Color too can impact mood, says Leibrock. And nothing screams institutional like “hospital green,” that non-descript minty hue favored by clinical facilities the world over. In fact, that particular color was selected by so many hospitals because it provides the best contrast with red allowing staff to see blood stains more clearly. But hospital green can evoke negative feelings in patients, and a monochromatic color scheme contributes to an institutional feel. Instead, warm, natural tones like sage and wood can foster a more inviting ambiance.
“You can use these details to set a mood, a relaxing, supportive, almost residential environment,” Leibrock says. Decorative elements like table lamps, carpets, window treatments, and wood furniture also help create this homelike atmosphere. But, Leibrock cautions, there’s a fine line between comfortable and unprofessional: “You don’t want it to look so much like home that [patients] start distrusting the quality of the environment.” Moreover, a homey environment shouldn’t come at the expense of hygiene. “It’s important to balance infection control with comfort and to find finishes that can be cleaned easily so that they don’t absorb pathogens,” agrees Joseph of the Center for Health Design.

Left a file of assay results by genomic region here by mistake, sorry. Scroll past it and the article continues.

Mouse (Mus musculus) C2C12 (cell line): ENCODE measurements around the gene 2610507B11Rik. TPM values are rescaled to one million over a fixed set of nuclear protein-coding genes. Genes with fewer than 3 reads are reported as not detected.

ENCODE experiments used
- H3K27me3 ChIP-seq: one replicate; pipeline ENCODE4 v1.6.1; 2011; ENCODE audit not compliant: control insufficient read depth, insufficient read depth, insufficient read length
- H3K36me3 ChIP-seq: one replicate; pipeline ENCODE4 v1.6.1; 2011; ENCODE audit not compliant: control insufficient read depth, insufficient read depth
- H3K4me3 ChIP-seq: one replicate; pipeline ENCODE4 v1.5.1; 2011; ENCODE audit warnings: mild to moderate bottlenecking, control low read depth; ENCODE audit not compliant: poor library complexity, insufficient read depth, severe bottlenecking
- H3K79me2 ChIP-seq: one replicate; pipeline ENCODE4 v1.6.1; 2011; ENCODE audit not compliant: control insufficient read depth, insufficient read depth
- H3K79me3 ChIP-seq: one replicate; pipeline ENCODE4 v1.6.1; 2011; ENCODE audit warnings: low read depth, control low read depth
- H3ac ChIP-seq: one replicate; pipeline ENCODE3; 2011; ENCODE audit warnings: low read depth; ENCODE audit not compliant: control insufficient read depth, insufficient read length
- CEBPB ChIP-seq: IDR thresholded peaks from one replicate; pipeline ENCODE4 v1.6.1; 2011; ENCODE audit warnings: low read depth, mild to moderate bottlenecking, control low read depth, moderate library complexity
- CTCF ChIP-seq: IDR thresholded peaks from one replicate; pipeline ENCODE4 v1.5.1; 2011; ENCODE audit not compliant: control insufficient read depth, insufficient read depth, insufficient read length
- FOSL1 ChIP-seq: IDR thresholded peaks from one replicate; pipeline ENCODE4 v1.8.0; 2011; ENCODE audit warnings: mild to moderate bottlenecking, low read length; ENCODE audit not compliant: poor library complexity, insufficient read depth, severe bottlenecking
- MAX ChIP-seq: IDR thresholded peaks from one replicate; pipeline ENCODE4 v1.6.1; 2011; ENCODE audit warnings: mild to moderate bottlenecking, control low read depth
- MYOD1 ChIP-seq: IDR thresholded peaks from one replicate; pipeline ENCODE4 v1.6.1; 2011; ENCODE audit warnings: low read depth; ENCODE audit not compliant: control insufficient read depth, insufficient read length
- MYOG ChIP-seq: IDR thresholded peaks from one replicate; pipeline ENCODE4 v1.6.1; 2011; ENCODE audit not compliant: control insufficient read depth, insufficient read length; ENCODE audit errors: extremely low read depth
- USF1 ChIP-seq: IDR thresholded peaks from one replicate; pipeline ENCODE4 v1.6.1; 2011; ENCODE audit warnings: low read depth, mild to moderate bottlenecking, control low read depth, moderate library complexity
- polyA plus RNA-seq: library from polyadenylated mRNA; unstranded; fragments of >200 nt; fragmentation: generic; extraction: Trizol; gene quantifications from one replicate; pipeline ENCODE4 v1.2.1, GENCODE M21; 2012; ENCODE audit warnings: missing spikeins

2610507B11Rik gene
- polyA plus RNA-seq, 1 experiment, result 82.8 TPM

Indeed, in spite of our best efforts, troublesome germs still lurk in health care facilities. And sometimes the best escape from these indoor pathogens—and the mechanical, highly controlled medical setting—is a retreat to the out of doors. Moreover, spending time in a more natural landscape has been shown to deliver several benefits: studies have shown that access to gardens reduces patients’ stress and provides a pleasant distraction from pain and discomfort.
With time organizations like the Center for Health Design hope that these key tenants of healing design will become the industry standard and that today’s stark, industrial environments give way to something more harmonious, calming, and natural—in short, places that heal.